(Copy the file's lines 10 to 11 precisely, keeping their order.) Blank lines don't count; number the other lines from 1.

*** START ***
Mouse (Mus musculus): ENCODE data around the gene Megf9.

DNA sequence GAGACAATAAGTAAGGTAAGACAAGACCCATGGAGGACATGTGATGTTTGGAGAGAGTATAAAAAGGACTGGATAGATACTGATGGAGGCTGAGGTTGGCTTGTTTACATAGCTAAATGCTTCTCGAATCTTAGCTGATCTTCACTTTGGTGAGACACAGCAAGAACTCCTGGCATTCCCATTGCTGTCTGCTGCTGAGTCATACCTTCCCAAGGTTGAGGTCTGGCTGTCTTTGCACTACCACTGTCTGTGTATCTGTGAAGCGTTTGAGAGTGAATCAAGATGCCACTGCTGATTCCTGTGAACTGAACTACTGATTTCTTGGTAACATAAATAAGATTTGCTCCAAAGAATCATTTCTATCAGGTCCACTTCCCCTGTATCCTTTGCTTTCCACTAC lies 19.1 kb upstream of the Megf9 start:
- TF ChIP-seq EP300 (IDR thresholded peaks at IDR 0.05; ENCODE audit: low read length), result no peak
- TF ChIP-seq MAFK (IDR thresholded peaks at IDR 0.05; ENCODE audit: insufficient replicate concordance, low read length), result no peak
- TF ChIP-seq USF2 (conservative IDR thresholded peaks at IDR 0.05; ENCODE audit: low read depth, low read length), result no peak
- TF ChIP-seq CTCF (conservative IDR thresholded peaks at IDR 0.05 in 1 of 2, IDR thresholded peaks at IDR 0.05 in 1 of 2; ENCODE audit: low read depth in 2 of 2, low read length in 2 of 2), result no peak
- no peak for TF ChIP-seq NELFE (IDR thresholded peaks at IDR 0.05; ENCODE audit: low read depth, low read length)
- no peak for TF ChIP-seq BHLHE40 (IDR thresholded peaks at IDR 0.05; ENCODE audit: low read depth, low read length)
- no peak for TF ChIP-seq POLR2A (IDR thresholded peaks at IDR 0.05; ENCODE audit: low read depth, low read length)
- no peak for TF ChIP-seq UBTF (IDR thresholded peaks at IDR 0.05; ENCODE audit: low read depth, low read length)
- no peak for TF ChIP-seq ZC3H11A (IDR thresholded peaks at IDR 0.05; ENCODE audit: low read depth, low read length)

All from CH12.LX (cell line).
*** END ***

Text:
- no peak for TF ChIP-seq UBTF (IDR thresholded peaks at IDR 0.05; ENCODE audit: low read depth, low read length)
- no peak for TF ChIP-seq ZC3H11A (IDR thresholded peaks at IDR 0.05; ENCODE audit: low read depth, low read length)